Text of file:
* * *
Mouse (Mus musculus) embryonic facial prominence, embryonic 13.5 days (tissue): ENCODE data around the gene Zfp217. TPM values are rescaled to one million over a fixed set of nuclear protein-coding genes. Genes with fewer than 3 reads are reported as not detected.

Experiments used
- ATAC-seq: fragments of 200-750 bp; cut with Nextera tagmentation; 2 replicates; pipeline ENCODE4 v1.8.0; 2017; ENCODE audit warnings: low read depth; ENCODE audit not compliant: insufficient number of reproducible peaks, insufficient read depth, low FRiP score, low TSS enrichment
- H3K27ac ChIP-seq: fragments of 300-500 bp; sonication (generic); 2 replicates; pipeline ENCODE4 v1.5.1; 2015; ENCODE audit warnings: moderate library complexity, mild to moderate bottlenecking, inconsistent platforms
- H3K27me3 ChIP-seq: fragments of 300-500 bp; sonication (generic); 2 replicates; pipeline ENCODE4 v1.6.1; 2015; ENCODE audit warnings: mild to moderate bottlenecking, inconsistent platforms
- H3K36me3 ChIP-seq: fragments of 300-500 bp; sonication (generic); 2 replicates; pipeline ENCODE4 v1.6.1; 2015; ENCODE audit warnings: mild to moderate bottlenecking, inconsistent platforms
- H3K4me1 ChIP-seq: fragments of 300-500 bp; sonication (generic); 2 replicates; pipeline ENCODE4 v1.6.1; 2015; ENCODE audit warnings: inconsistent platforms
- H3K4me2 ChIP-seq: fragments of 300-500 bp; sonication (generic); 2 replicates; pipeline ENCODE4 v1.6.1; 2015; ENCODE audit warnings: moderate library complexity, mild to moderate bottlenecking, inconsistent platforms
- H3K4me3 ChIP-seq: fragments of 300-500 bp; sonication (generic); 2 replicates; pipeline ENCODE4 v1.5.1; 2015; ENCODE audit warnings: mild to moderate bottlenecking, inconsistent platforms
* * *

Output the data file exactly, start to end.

Mouse (Mus musculus) embryonic facial prominence, embryonic 13.5 days (tissue): ENCODE data around the gene Zfp217. TPM values are rescaled to one million over a fixed set of nuclear protein-coding genes. Genes with fewer than 3 reads are reported as not detected.

Experiments used
- ATAC-seq: fragments of 200-750 bp; cut with Nextera tagmentation; 2 replicates; pipeline ENCODE4 v1.8.0; 2017; ENCODE audit warnings: low read depth; ENCODE audit not compliant: insufficient number of reproducible peaks, insufficient read depth, low FRiP score, low TSS enrichment
- H3K27ac ChIP-seq: fragments of 300-500 bp; sonication (generic); 2 replicates; pipeline ENCODE4 v1.5.1; 2015; ENCODE audit warnings: moderate library complexity, mild to moderate bottlenecking, inconsistent platforms
- H3K27me3 ChIP-seq: fragments of 300-500 bp; sonication (generic); 2 replicates; pipeline ENCODE4 v1.6.1; 2015; ENCODE audit warnings: mild to moderate bottlenecking, inconsistent platforms
- H3K36me3 ChIP-seq: fragments of 300-500 bp; sonication (generic); 2 replicates; pipeline ENCODE4 v1.6.1; 2015; ENCODE audit warnings: mild to moderate bottlenecking, inconsistent platforms
- H3K4me1 ChIP-seq: fragments of 300-500 bp; sonication (generic); 2 replicates; pipeline ENCODE4 v1.6.1; 2015; ENCODE audit warnings: inconsistent platforms
- H3K4me2 ChIP-seq: fragments of 300-500 bp; sonication (generic); 2 replicates; pipeline ENCODE4 v1.6.1; 2015; ENCODE audit warnings: moderate library complexity, mild to moderate bottlenecking, inconsistent platforms
- H3K4me3 ChIP-seq: fragments of 300-500 bp; sonication (generic); 2 replicates; pipeline ENCODE4 v1.5.1; 2015; ENCODE audit warnings: mild to moderate bottlenecking, inconsistent platforms